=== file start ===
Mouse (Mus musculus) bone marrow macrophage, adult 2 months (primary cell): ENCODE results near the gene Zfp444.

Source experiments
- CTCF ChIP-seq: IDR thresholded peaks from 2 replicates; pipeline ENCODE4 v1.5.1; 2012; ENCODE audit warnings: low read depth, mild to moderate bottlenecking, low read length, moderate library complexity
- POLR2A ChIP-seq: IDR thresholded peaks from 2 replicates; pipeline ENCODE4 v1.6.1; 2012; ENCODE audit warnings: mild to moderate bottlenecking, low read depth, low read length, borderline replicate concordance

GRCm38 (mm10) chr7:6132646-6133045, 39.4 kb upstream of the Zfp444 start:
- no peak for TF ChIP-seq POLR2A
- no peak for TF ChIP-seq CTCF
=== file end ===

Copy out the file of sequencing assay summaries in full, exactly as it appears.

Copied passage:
Mouse (Mus musculus) bone marrow macrophage, adult 2 months (primary cell): ENCODE results near the gene Zfp444.

Source experiments
- CTCF ChIP-seq: IDR thresholded peaks from 2 replicates; pipeline ENCODE4 v1.5.1; 2012; ENCODE audit warnings: low read depth, mild to moderate bottlenecking, low read length, moderate library complexity
- POLR2A ChIP-seq: IDR thresholded peaks from 2 replicates; pipeline ENCODE4 v1.6.1; 2012; ENCODE audit warnings: mild to moderate bottlenecking, low read depth, low read length, borderline replicate concordance

GRCm38 (mm10) chr7:6132646-6133045, 39.4 kb upstream of the Zfp444 start:
- no peak for TF ChIP-seq POLR2A
- no peak for TF ChIP-seq CTCF